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Oilfield Wastewater Used to Grow Food in California May Contain Toxins – October 26, 2016

Chemicals present include 16 the state classifies as carcinogens or reproductive toxicants, says EWG report

Did you know that some of the fruits and veggies out on supermarket shelves are grown using wastewater from oil and gas operations? For the past several years, many drought-stricken farms in California’s Central Valley, which produces 40 percent of the nation’s fruits and vegetables, have been increasingly irrigating their crops with wastewater — a practice the US Department of Agriculture does not restrict.

 Field being watered by sprinklers Photo by David Kosling/USDA Crops being watered in southeastern Joaquin Valley, Kern County. While use of oilfield waste water is cause for concern, it doesn’t mean that we should stop eating produce… more

by: Maureen Nandini Mitra

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Two Years After the Colorado Pulse Flow — An Abundance of Life – October 21, 2016

Birds, plants, and groundwater continue to benefit from pilot effort to revive the Colorado River delta, says report

Back 2014, an unprecedented transnational experiment attempted to restore, temporarily, the flow of the Colorado River to the Gulf of California. As part of a landmark agreement between the United States and Mexico, the International Boundary Water Commission unleashed an eight-week “pulse flow” of some 105,000 acre feet of water from a small dam on the US-Mexico border to help restore the Colorado River delta.

a women stading amid willowsPhoto by Karl W. Flessa/University of ArizonaMartha Gómez Sapiens, a monitoring team member, stands on a riverbank next to willows and cottonwoods that germinated as result of the pulse flow.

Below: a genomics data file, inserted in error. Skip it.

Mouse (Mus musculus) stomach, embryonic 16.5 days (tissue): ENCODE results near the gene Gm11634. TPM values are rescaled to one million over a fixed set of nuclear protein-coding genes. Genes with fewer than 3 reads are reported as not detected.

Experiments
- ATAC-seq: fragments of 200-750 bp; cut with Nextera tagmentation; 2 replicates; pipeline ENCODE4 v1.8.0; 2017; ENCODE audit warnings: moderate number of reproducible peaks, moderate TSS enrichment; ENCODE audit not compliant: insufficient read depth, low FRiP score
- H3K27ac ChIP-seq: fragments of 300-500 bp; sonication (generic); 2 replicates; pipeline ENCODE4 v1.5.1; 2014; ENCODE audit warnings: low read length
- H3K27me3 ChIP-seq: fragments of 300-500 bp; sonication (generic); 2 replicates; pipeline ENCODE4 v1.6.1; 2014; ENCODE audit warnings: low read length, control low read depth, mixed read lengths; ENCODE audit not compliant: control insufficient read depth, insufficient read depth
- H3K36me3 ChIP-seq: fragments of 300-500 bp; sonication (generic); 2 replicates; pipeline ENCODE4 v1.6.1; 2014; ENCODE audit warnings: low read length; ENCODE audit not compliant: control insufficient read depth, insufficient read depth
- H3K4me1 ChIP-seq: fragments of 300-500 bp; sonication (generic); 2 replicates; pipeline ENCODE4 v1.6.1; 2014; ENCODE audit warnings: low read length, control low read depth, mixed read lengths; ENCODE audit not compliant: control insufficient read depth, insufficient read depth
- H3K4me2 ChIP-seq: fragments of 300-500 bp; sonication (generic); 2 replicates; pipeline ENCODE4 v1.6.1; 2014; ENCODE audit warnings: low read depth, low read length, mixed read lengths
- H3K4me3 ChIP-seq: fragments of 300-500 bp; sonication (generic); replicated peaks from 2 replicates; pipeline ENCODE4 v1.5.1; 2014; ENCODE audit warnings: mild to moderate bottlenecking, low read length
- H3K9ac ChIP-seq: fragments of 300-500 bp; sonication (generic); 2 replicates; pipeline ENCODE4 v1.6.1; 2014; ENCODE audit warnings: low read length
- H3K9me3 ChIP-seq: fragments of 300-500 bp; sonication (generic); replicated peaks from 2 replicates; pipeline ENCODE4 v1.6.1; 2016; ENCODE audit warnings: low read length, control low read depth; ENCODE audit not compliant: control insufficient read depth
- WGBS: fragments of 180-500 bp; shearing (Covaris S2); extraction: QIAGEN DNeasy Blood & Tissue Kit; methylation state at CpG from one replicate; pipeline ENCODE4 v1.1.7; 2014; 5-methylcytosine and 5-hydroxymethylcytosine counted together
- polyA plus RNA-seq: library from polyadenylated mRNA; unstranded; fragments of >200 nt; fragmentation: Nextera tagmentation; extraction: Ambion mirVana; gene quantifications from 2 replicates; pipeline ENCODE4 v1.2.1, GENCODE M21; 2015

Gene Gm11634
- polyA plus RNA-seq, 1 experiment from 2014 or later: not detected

Conservationists hoped the water… more

by: Maureen Nandini Mitra

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Chinese Company Seeks to Capture Orcas and Hundreds of Marine Mammals in Namibia – October 14, 2016

Proposal points to troubling explosion in captive animal entertainment in the country

When it comes to wildlife trade and trafficking, sadly, way too many roads lead to China. Usually, it’s the demand for animal parts to be used in traditional Chinese medicine that spurs this trade, but now there’s growing demand for live animals, especially marine mammals, for the country’s exploding theme park industry.

photo of orca in the oceanPhoto by Miles Ritter China currently has 39 marine parks of various sizes. Another 14 such facilities are under construction.

Late last month, it was revealed that the Namibian Fisheries Ministry was considering a proposal by a Chinese-owned company, Welwitschia Aquatic and Wildlife Scientific Research, requesting… more

by: Maureen Nandini Mitra

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Coral Reefs Need Big Fish Pee – August 19, 2016

New research shows overfishing of large, predatory fish can deplete reefs of key nutrients

Fish pee. OK, I suppose I kind of knew that, but somehow the thought fish they pee right where they swim never crossed my mind. Now I’m learning that the waters around thriving coral colonies are liberally laced with fish urine. I’m glad I didn’t give this subject much thought back when when I was diving quite a bit among coral reefs 

 Nassau Grouper Photo by Craig Layman The Nassau grouper, pictured center with stripes, is one of the larger fish that lives around coral reefs.

Ick-factor aside, it appears that fish urine plays an important role in coral… more

by: Maureen Nandini Mitra

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One Man’s Legal Quest to Change How We View Animals – July 22, 2016

In Review: Unlocking the Cage

Given that I’ve written in great detail about Steven Wise and the Nonhuman Rights Project’s efforts to get some animals recognized as “persons,” the basic premise and much of the convoluted legal gymnastics showcased in Unlocking the Cage were not new to me. Nevertheless, even for someone well informed on the subject matter and plotline, the documentary is a compelling watch.

Steven Wise and the NhRP teamPhoto courtesy of Pennebaker Heeds Films/HBOSteven Wise (second from left) and his team at the Nonhuman Rights Project wants to to punch a legal hole through the wall that separates animals from us.

The 91-minute film… more

by: Maureen Nandini Mitra

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